This story was first published in Adweek.
If, in recent months, you’ve come across some weird trends, like dudes crimping their hair during New York Fashion Week or men and women getting anti-aging facials using snail products, and you had absolutely no idea what was going on, there’s finally an answer for you.
It’s all been part of a wacky campaign from MailChimp Droga5 and media agency PHD, “Did You Mean MailChimp?” The whole idea for the campaign kicked off thanks to the now popular ad that ran on the podcast Serial where a woman famously mispronounces the word MailChimp. That got the team at Droga5 thinking … what are some other weird things that sound like MailChimp, but aren’t MailChimp?
Earlier this year, MailChimp kicked off the campaign with three bizarre, but equally mesmerizing, short films: MailShrimp, JailBlimp and KaleLimp. If you haven’t had a chance to check those out, now would be a good time to get caught up.
Following the debut of the three films, the brand began rolling out a number of other components to the campaign that to an outsider might all seem like random trends or products. For those who looked closely, they might have discovered that everything was in fact connected.
“We had already created a pretty successful brand on our own and had never done anything nearly this big, but we wanted the work we did with Droga5 to feel like a MailChimp thing on a much bigger stage. We also wanted to do something totally original that couldn’t be copied, which is probably a thing a lot of clients say to their agencies, but we really held their feet to the fire,” Mark DiCristina, senior director of brand marketing for MailChimp, said.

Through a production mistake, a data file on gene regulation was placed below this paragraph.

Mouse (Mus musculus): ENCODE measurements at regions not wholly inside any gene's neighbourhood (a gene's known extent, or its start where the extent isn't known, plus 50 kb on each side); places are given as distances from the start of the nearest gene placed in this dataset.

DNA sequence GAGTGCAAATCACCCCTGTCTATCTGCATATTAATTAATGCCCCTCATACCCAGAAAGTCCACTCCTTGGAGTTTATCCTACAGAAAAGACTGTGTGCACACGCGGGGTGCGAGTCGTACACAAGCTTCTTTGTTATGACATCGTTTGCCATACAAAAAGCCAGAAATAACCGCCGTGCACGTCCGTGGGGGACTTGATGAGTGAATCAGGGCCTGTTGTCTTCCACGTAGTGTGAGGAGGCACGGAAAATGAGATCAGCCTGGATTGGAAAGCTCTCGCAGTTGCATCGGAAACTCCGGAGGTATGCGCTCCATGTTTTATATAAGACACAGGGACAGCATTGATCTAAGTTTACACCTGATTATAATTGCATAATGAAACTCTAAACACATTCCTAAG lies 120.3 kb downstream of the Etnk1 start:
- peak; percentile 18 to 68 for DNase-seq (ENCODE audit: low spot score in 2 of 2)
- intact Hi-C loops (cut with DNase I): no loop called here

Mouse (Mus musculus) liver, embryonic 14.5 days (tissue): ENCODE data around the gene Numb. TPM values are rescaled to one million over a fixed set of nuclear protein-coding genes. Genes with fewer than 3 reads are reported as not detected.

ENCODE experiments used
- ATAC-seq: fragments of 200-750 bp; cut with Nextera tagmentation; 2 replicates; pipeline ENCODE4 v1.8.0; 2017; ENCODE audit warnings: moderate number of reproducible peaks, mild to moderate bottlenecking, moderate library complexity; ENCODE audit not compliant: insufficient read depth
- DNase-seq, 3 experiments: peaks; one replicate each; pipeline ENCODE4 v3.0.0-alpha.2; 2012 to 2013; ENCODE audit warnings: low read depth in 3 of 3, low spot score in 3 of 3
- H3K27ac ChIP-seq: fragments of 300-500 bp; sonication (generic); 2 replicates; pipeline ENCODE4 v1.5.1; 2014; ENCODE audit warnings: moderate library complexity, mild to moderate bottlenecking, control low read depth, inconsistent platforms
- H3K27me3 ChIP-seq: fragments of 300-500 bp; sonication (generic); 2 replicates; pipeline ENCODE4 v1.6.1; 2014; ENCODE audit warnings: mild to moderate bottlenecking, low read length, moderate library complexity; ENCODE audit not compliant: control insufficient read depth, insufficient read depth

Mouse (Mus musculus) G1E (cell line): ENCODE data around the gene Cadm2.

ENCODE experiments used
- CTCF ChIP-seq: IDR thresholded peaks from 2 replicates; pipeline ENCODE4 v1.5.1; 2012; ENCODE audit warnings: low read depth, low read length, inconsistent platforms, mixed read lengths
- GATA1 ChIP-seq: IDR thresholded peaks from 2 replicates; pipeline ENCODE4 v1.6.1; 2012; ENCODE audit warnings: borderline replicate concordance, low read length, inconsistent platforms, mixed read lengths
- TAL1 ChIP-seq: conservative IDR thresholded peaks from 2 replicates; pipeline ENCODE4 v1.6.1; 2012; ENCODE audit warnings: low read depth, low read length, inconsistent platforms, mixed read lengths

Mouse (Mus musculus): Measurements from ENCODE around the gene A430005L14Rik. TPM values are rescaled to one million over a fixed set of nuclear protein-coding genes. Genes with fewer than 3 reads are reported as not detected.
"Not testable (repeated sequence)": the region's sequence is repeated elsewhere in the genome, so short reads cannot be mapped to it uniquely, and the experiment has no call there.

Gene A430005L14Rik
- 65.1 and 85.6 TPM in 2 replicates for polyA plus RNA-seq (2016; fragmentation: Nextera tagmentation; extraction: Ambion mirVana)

Take for example a line of potato chips that some New Yorkers might have come across in bodegas or grocery stores called FailChips. The concept was to take the idea of all of those crumbly pieces of potato chip that you find at the bottom of a bag of chips and fill an entire bag with those. Anyone who looked closely enough at the website or the packaging may have noticed the MailChimp monkey printed on the upper right hand corner of the bag of chips.
“Everything that we’ve done features the MailChimp logo, the MailChimp monkey Freddie. Everything has been invented in such a way that we are leading people through that process,” Neil Heymann, executive creative director at Droga5 said. “We wanted to go where the audience is and create something interesting within those cultural spaces.”
Take MaleCrimp, for example. The agency and MailChimp wanted to see if they could take some silly hair trend and make it relevant in today’s culture. The brand teamed up with Paper Magazine around the time of New York Fashion Week. During that week the magazine published a photo story online called “Cool Kids Crimp.” It featured an image of a cooly-dressed man with his hair freshly crimped and a link to the Tumblr MaleCrimp page.
Another rather ambitious component of the campaign was “VeilHymn.” Singer Dev Hynes, known by many as Blood Orange, and Starchild & the New Romantic’s Bryndon Cook teamed up to form the musical duo Veil Hymn. The duo’s first song, Hymn, included a track that was covered by a number of publications including Rolling Stone and Pitchfork and a music video.
If you looked carefully enough at each of the websites, like www.whalesynth.com, you would see the recognizable MailChimp logo right next to the URL. The idea was to spark curiosity with each of the weird and wacky activations, like those anti-aging facials done with snail products. When someone searches any of the terms online it would automatically ask them if they meant to search for MailChimp.
Overall, MailChimp put out eight executions for the campaign with help from media agency PHD.
Here’s a wrap up video from the brand that features all the different components of the campaign and ties everything together.